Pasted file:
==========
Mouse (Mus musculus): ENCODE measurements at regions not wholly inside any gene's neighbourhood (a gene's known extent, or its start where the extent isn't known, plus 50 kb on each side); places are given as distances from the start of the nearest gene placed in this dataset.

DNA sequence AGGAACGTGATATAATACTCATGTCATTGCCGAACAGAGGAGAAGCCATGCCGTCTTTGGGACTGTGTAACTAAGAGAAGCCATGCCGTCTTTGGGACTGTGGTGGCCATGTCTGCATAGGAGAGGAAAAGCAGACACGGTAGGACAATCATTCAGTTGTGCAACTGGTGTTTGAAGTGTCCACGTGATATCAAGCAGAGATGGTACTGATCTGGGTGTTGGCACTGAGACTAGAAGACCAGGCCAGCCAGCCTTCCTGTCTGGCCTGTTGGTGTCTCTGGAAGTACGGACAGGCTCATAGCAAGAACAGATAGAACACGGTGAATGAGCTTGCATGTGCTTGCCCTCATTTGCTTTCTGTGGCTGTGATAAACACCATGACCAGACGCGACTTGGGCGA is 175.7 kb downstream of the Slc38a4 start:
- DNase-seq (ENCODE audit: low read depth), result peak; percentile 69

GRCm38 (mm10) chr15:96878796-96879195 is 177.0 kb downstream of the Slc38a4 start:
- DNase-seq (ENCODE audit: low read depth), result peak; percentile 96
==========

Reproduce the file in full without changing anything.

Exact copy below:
Mouse (Mus musculus): ENCODE measurements at regions not wholly inside any gene's neighbourhood (a gene's known extent, or its start where the extent isn't known, plus 50 kb on each side); places are given as distances from the start of the nearest gene placed in this dataset.

DNA sequence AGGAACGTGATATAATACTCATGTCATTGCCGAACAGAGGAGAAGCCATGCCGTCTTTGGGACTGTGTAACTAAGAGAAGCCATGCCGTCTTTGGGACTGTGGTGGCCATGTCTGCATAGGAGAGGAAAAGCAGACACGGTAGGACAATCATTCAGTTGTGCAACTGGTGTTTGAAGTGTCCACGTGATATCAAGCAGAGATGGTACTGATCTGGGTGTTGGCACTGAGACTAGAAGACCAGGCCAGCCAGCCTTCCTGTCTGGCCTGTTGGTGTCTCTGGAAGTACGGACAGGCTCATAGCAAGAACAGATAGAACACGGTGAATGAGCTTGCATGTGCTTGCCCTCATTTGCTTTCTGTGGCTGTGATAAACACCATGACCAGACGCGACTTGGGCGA is 175.7 kb downstream of the Slc38a4 start:
- DNase-seq (ENCODE audit: low read depth), result peak; percentile 69

GRCm38 (mm10) chr15:96878796-96879195 is 177.0 kb downstream of the Slc38a4 start:
- DNase-seq (ENCODE audit: low read depth), result peak; percentile 96